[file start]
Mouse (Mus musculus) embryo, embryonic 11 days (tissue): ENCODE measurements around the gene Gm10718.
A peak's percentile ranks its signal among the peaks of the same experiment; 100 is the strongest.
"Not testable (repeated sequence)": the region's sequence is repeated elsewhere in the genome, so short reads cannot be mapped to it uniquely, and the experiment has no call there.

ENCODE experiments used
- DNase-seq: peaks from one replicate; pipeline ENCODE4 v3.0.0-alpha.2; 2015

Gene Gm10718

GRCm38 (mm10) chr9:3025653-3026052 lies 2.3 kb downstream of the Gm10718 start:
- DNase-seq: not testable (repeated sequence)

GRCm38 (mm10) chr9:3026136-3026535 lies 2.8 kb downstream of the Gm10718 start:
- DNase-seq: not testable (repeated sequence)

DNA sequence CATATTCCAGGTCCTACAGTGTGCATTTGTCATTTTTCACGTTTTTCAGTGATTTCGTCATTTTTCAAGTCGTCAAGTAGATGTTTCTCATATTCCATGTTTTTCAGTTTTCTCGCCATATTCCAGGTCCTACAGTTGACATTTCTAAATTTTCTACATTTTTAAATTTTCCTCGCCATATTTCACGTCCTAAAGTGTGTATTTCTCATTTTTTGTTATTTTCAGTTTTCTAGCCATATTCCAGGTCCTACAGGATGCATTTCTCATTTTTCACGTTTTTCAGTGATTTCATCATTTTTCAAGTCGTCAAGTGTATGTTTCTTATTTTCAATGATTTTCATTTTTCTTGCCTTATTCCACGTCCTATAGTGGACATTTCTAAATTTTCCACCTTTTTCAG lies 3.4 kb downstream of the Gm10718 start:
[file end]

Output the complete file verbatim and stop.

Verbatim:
Mouse (Mus musculus) embryo, embryonic 11 days (tissue): ENCODE measurements around the gene Gm10718.
A peak's percentile ranks its signal among the peaks of the same experiment; 100 is the strongest.
"Not testable (repeated sequence)": the region's sequence is repeated elsewhere in the genome, so short reads cannot be mapped to it uniquely, and the experiment has no call there.

ENCODE experiments used
- DNase-seq: peaks from one replicate; pipeline ENCODE4 v3.0.0-alpha.2; 2015

Gene Gm10718

GRCm38 (mm10) chr9:3025653-3026052 lies 2.3 kb downstream of the Gm10718 start:
- DNase-seq: not testable (repeated sequence)

GRCm38 (mm10) chr9:3026136-3026535 lies 2.8 kb downstream of the Gm10718 start:
- DNase-seq: not testable (repeated sequence)

DNA sequence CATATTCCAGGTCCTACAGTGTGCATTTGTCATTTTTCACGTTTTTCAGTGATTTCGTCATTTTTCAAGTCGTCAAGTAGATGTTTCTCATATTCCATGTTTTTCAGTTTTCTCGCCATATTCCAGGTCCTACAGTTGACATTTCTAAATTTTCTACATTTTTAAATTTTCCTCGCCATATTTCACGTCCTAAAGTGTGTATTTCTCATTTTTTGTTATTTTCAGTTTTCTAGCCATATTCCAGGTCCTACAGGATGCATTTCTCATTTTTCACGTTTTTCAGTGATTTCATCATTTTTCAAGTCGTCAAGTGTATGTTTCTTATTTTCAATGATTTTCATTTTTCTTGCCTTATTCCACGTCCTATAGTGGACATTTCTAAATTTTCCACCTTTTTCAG lies 3.4 kb downstream of the Gm10718 start: